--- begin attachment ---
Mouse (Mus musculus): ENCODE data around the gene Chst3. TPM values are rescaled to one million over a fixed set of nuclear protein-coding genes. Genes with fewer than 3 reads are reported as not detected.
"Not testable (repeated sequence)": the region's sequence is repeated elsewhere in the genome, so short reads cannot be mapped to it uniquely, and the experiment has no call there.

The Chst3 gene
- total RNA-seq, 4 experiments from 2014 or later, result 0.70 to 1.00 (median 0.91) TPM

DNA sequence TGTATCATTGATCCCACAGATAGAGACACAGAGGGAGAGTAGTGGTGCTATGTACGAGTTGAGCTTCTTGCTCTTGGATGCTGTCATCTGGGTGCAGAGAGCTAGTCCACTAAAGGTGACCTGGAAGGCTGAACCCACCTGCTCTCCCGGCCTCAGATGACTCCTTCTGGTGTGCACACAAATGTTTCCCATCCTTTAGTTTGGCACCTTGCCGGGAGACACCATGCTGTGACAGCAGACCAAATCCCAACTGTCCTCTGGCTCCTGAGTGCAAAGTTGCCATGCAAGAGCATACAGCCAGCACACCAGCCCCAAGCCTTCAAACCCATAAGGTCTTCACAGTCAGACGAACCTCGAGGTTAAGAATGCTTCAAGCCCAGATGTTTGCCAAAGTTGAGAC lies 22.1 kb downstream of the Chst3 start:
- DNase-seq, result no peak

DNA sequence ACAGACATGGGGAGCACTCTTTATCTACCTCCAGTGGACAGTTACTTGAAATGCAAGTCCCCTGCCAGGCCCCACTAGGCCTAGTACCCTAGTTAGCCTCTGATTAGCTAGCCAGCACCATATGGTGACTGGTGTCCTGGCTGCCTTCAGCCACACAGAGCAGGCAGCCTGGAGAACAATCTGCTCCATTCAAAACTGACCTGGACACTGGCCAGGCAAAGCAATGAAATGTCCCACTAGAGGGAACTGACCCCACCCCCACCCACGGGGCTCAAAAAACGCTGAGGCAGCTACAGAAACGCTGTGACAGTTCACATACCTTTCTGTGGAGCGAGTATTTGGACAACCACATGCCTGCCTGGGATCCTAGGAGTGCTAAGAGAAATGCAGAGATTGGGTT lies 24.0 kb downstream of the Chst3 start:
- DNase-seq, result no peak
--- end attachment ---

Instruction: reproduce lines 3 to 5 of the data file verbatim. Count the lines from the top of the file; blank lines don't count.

The Chst3 gene
- total RNA-seq, 4 experiments from 2014 or later, result 0.70 to 1.00 (median 0.91) TPM

DNA sequence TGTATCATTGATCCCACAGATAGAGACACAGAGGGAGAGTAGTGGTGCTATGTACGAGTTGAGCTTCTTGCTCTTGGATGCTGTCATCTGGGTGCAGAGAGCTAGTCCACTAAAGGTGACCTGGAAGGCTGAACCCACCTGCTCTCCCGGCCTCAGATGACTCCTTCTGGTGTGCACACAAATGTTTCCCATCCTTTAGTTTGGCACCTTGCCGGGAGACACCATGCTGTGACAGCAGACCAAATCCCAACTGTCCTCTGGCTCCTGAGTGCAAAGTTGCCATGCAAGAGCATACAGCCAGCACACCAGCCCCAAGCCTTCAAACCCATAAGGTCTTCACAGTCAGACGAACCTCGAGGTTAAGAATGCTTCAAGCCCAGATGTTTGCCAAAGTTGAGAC lies 22.1 kb downstream of the Chst3 start: